ANAHEIM -- Rangers manager Ron Washington said Friday that pitching coach Andy Hawkins has done "a great job" since taking over for Mark Connor at the beginning of August. General manager Jon Daniels described himself as being a "big Andy Hawkins fan." The Rangers have not announced any decisions regarding their coaching staff for next year, but Hawkins certainly seems to have strong support from the two important people who will make that decision in the coming days.
"He's done as well as you can expect pulling this thing together considering the situation he walked into," Washington said. "He's very prepared, he cares about these guys and he works hard." Connor and bullpen coach Dom Chiti left Aug. 1, with the Rangers placing last in the American League in pitching with a 5.27 ERA. Hawkins was promoted from Triple-A Oklahoma to be the pitching coach, and Jim Colborn was taken away from his job as director of Pacific Rim scouting to be the bullpen coach. Hawkins was hired because he has worked well with the Rangers' top young pitching prospects during his 6 1/2 seasons as a pitching instructor in the farm system. That's his strongest asset. The Rangers weighed that against the need for a pitching coach with more Major League experience. "I think Hawk has a way of relating to pitchers with various backgrounds and what he stresses to each of them," Daniels said. "All through the system, pitchers have been productive when they've been with him. He's an asset to the organization in any capacity." Washington and Daniels will discuss the coaching staff situation in the next few days, and then make final decisions as soon as the season is over. Some changes will be made. Colborn is expected to return to his more vital role in Pacific Rim scouting. Hitting coach Rudy Jaramillo is the only coach under contract for next year. Dugout coach Art Howe, third-base coach Matt Walbeck and first-base coach Gary Pettis are signed through only this season. The Rangers would like to also upgrade their defense, and there is strong sentiment to hire former Marlins infield coach Perry Hill in some capacity. He worked in that job for the Rangers, Tigers, Expos and Marlins, and he has an impressive track record in working with infielders. Daniels said the Rangers will wait until after the season before addressing their coaching situation. "We have three games left here," Daniels said. "We want to keep the focus in the field." Hawkins hasn't been told he's returning, but he is going about his job under the assumption that he will be the Rangers' pitching coach in 2009. "I can't go about it any other way," Hawkins said. "But I'd love to try it from the start, take it in Spring Training and go with a team that I've had a hand in picking. I'd love to start with a clean slate." Hawkins has already talked to the pitchers about next season. He wants them to be more diligent in their offseason workouts, and he warned them that next Spring Training could be more physically taxing than they've experienced before. Rangers president Nolan Ryan wants an increased emphasis on pitchers' conditioning and increasing their workloads as far as innings and pitch counts. Rangers starters have thrown the fewest innings in the Major Leagues this season, and it's worn down the club's bullpen. The Rangers have also put 15 pitchers on the disabled list this season at the Major League level. Hawkins said he wants to stress arm strength in Spring Training. That means more long toss -- playing catch from 100 feet or more -- and more live batting practice before the start of exhibition games. That used to be a staple when Ryan was with the Rangers. Pitchers would throw batting practice to their own hitters for 15-30 minutes as part of their seasonal preparation. That's slowly been done away with, but Ryan and Hawkins want it brought back. Hawkins will also increase the emphasis on pitchers fielding their position. Rangers pitchers had made 20 errors this season entering Friday, tying them with the Orioles for the most in the Major Leagues. "It's going to be different next spring," Hawkins said. "It's going to be a lot more physical spring: more running, more [pitcher's fielding practice], more individual work, more live batting practice sessions. "They've got to be ready. They've been told, but they seem all for it." Hawkins just needs the word that he's still the pitching coach.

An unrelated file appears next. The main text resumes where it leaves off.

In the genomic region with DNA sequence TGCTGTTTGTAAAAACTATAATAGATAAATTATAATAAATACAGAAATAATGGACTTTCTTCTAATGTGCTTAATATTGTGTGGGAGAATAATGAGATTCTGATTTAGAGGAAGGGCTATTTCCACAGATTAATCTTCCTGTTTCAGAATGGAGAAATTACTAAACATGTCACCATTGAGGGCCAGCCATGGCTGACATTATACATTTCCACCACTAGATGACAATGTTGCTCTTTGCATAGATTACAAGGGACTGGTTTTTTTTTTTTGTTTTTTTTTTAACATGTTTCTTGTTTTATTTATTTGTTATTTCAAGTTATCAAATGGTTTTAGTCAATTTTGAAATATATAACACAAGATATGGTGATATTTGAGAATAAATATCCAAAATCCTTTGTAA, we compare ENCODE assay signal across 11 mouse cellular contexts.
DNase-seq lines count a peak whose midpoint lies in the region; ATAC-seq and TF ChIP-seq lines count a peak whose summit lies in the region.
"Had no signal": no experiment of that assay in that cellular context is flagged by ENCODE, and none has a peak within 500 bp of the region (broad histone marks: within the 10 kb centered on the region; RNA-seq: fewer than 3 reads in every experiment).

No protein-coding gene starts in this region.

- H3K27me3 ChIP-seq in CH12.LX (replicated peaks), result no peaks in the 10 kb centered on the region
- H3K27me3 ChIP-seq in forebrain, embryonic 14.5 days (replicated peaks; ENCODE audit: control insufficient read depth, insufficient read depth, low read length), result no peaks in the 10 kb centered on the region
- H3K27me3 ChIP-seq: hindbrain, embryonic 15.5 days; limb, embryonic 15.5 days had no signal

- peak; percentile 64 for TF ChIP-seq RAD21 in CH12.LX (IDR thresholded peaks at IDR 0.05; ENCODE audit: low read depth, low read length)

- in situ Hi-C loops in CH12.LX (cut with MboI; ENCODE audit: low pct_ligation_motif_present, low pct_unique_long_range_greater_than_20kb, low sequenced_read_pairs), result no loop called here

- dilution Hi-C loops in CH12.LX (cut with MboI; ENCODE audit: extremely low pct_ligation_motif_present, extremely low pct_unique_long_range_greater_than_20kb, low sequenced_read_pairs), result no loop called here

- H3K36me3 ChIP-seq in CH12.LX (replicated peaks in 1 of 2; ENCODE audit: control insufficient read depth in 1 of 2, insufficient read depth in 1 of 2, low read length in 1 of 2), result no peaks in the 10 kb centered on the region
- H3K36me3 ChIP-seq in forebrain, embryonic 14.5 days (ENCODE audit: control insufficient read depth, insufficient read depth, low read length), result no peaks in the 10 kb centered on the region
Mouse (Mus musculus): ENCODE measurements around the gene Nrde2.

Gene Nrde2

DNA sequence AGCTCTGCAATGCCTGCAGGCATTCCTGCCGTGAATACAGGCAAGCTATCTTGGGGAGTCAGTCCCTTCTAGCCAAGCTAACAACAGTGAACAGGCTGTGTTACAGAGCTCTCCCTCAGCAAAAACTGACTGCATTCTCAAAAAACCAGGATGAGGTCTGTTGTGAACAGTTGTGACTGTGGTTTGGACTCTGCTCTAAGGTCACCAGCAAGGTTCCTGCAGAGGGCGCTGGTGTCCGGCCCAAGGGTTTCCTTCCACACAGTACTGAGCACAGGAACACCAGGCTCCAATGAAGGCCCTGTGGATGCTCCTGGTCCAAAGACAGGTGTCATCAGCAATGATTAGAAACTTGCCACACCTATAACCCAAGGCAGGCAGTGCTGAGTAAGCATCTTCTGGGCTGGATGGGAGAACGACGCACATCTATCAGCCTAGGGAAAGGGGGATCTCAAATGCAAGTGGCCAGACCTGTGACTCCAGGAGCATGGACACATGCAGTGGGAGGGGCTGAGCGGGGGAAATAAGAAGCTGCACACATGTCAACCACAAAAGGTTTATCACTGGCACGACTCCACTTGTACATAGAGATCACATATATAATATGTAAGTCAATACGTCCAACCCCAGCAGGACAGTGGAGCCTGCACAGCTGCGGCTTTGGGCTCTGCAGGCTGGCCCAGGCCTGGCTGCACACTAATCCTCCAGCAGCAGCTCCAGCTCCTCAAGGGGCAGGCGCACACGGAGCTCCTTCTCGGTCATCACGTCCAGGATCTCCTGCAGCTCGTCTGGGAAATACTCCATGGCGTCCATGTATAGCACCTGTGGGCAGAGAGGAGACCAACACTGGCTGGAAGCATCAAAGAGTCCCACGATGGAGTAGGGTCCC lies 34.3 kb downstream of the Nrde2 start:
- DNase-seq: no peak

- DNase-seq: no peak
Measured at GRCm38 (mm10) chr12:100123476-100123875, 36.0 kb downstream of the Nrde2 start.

T.R. Sullivan is a reporter for MLB.com. This story was not subject to the approval of Major League Baseball or its clubs.